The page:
• In Illinois and Pennsylvania, males are more likely to file for claims with opioid-related diagnoses, although the gap narrows above age 50.

  • In Acutis Diagnostics’ home state of New York, the researchers found that New York City constituted 43% of the population but only 13% of the claims with opioid-related diagnoses in the state.

The researchers also found an age-related trend across the country. In suburban and rural settings, claims with opioid-related diagnoses were more concentrated among middle-aged people, whereas in cities, they were more broadly spread across all age-groups.

The study did not claim to understand why these trends have manifested, but the authors offer the following advice. All stakeholders in healthcare including patients, providers, and the government should keep a keen eye on wide trends such as these to better understand the health crisis of this era.

Here at Acutis Diagnostics, we are committed to staying at the forefront of healthcare knowledge to ensure that we can best serve the healthcare community.

Visit our Articles section to see more content we’ve published: http://www.acutisdiagnostics.com/articles

To view FAIR Health’s website, please follow this link. Information from this article was drawn from the study titled “Peeling Back the Curtain on Regional Variation in the Opioid Crisis: Spotlight on Five Key Urban Centers and Their Respective States.”

http://www.fairhealth.org

You can download the study by clicking the link to the study below.

DOWNLOAD FILE: 

PEELING_BACK_THE_CURTAIN_ON_REGIONAL_VARIATION_IN_THE_OPIOID_CRISIS_FINAL_JUNE_2017 (1).PDF

Gabapentin prescriptions rise alongside abuse, prompting questions about reclassification

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As the nation battles an opioid epidemic, clinicians across the country are forced to reconsider the abuse potential of a nerve pain medication - Gabapentin.

Gabapentin, also prescribed as Neurontin, is a nerve pain medication used to treat a variety of conditions. Most notably, it is prescribed to treat seizures and neuropathic pain. It is so commonly used in the treatment of neuropathy that it has surpassed oxycodone in volume of doses prescribed. It’s prescribed for a broad swathe of off-label uses including treatment of anxiety, insomnia, bipolar disorder, restless leg syndrome, alcoholism, migraine, hot flashes, fibromyalgia, and many other conditions.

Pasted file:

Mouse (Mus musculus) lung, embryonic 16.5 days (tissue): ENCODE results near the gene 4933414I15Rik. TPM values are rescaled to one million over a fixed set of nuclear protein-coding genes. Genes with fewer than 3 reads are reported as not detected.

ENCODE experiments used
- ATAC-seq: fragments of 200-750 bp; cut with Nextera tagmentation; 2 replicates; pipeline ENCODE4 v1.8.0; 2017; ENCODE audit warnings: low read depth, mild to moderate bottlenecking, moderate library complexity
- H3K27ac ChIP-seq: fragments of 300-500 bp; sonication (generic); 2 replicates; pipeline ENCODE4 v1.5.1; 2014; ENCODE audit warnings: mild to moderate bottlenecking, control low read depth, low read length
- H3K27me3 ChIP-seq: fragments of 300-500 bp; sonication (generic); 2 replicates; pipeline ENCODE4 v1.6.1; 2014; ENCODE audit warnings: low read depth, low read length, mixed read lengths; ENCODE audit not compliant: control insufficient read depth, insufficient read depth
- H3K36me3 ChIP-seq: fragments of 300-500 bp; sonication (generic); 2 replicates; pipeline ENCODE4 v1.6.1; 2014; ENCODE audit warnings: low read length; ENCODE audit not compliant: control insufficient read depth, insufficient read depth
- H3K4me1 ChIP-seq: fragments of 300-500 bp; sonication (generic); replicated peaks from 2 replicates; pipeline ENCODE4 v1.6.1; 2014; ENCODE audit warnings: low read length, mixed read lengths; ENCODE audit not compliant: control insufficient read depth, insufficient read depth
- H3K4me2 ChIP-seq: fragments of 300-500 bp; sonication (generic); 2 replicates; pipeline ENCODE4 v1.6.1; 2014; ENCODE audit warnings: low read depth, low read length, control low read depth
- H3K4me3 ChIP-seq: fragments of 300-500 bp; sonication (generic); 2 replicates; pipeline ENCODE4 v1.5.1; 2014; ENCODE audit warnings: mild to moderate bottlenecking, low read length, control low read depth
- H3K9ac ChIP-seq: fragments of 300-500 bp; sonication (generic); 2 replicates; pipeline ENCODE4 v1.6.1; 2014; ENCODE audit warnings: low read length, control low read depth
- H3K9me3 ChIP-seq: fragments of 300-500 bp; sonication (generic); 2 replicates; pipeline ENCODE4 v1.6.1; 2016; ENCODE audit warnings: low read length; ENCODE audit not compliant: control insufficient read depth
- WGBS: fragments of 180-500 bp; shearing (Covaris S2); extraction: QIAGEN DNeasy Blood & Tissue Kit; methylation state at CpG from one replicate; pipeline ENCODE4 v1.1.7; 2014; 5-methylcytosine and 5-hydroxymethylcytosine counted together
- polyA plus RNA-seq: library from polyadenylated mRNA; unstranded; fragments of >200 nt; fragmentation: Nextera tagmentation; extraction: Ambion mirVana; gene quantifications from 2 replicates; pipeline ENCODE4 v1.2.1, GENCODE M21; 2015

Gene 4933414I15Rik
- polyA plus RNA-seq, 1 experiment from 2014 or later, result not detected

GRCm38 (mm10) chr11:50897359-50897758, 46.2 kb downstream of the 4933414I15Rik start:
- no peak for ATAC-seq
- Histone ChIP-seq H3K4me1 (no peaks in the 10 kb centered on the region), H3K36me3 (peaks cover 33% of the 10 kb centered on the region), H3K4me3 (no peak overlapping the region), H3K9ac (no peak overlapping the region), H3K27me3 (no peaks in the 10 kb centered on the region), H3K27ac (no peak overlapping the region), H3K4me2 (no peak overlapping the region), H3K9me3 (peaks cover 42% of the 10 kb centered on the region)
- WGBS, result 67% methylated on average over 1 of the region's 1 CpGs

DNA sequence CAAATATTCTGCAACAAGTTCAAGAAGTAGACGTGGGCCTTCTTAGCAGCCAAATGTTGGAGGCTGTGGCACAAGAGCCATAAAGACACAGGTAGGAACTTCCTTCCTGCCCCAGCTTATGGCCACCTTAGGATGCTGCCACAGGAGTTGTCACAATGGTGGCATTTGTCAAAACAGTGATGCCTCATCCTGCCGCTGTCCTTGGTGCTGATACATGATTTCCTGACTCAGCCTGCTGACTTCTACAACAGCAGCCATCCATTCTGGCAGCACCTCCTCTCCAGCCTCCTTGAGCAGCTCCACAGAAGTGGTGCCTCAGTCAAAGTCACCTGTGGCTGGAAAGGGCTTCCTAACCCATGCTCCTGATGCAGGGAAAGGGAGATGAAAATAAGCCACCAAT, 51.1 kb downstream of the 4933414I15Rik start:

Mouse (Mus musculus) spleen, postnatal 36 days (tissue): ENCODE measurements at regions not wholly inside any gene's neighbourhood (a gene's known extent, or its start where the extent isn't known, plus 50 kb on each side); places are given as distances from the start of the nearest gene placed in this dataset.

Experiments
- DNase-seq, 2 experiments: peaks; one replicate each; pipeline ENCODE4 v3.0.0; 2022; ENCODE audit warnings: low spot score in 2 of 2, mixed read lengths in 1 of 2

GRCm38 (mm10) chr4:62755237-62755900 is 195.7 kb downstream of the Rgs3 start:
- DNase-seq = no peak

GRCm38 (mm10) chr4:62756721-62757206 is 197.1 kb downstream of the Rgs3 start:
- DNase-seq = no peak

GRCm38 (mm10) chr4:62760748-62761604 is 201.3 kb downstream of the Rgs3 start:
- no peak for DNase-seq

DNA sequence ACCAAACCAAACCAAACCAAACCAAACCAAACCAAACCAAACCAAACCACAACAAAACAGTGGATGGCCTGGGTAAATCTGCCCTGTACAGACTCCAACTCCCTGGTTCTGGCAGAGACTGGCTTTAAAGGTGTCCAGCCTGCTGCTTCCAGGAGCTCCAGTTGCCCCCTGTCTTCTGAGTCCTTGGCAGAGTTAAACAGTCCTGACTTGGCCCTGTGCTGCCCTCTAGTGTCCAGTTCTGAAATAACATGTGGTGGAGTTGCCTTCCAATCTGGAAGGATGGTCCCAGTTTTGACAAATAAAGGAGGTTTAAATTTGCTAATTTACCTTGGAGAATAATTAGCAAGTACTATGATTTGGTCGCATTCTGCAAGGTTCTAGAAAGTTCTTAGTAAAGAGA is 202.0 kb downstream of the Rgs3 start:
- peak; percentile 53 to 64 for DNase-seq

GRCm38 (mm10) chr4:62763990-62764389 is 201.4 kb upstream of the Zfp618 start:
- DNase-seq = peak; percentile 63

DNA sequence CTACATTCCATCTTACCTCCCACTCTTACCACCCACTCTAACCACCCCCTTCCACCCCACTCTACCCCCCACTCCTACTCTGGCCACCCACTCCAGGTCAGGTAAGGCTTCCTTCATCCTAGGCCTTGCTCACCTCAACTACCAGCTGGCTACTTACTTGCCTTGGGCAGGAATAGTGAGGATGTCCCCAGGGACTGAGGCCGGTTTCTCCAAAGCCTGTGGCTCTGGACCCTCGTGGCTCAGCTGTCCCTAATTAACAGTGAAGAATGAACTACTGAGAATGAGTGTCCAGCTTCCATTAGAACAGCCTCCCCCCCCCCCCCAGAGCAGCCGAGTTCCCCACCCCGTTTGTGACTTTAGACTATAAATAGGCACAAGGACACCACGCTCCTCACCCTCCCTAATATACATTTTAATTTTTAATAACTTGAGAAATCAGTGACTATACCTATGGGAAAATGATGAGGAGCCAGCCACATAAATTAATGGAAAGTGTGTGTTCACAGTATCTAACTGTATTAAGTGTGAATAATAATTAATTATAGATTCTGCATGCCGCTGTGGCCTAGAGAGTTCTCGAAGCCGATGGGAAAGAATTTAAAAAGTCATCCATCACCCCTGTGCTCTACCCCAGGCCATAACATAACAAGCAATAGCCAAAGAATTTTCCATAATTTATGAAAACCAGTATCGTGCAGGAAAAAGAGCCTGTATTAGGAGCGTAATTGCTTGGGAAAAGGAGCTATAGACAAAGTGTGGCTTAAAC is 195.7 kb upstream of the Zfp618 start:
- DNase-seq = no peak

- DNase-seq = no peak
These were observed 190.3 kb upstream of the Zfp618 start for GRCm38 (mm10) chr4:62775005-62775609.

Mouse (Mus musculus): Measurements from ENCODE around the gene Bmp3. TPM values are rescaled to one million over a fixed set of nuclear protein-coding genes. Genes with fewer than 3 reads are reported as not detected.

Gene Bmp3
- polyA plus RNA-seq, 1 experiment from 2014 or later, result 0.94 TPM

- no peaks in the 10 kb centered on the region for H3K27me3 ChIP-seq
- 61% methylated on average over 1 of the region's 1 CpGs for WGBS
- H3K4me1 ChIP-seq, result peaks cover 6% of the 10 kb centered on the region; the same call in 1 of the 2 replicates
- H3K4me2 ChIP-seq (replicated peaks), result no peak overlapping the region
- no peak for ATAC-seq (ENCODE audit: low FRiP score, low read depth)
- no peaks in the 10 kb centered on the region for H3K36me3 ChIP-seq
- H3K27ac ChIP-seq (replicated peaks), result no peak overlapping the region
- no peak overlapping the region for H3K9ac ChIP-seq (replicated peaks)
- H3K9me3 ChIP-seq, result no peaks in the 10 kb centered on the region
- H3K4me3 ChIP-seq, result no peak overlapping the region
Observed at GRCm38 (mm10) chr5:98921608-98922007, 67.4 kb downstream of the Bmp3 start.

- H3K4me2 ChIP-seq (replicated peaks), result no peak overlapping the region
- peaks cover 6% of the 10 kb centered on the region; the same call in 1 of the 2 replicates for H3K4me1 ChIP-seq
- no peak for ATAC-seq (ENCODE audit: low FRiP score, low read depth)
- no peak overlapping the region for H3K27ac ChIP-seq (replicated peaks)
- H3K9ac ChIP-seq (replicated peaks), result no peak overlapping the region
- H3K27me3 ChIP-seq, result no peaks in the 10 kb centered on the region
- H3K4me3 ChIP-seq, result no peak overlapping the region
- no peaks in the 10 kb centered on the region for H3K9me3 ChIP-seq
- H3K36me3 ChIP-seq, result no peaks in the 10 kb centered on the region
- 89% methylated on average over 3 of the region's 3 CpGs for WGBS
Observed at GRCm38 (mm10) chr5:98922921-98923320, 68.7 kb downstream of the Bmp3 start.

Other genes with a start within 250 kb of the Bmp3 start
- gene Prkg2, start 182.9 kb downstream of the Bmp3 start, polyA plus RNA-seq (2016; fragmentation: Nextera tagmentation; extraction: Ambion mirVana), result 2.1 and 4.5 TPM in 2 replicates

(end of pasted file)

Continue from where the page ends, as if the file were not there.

But its frequent usage is not without its downsides. Gabapentin abuse does not get the attention it deserves from the healthcare industry. Even when prescribed and taken as directed by the company, it is possible that patients may experience ataxia, peripheral edema (swelling), drowsiness, and renal toxicity. However, patients who abuse the medication. When combined with opioids, gabapentin can provide a euphoric effect and mitigate opioid withdrawal symptoms. It can even provide a ‘boost of energy,’ as some patients and recreational users describe, or a ‘marijuana-like high’ as described by others.

Gabapentin prescriptions are not slowing down! An IMS Health study noted that prescriptions for gabapentin have increased 47% in frequency from 2011 to 2015. In 2015, the same study notes, 57 million prescriptions for gabapentin were written nationwide.

The way it’s used has been changing which may be driving the increasing volume of prescriptions. Gabapentin is not a controlled medication. The way this regulation was decided was based on the fact that it used to be use as a mono therapy, but it now is used alongside several other medications (most notably opioids!). Due to its radical shift regarding in the past decade  how it’s used, it’s prompting questions about how to classify the medication.

At Acutis Diagnostics, we aim to enrich the patient-provider experience by providing tools to build open, honest communication. Our toxicology and testing services are crucial to building transparency on the road to better health. We know that treatment is always high-priority so we provide a suite of timely services that you can learn more about at http://www.acutisdiagnostics.com/testing.

For more information about the IMS Health study regarding volume of Gabapentin prescriptions written, please visit this link.

This article was adapted from information presented in a USA Today article regarding gabapentin abuse and a Pharmacy Times article about the classification of gabapentin. Please visit the links below to access these articles.

https://amp-usatoday-com.cdn.ampproject.org/c/amp.usatoday.com/story/103293378/

http://www.pharmacytimes.com/contributor/shelby-leheny-pharmd-candidate-2017/2017/01/should-the-schedule-change-on-gabapentin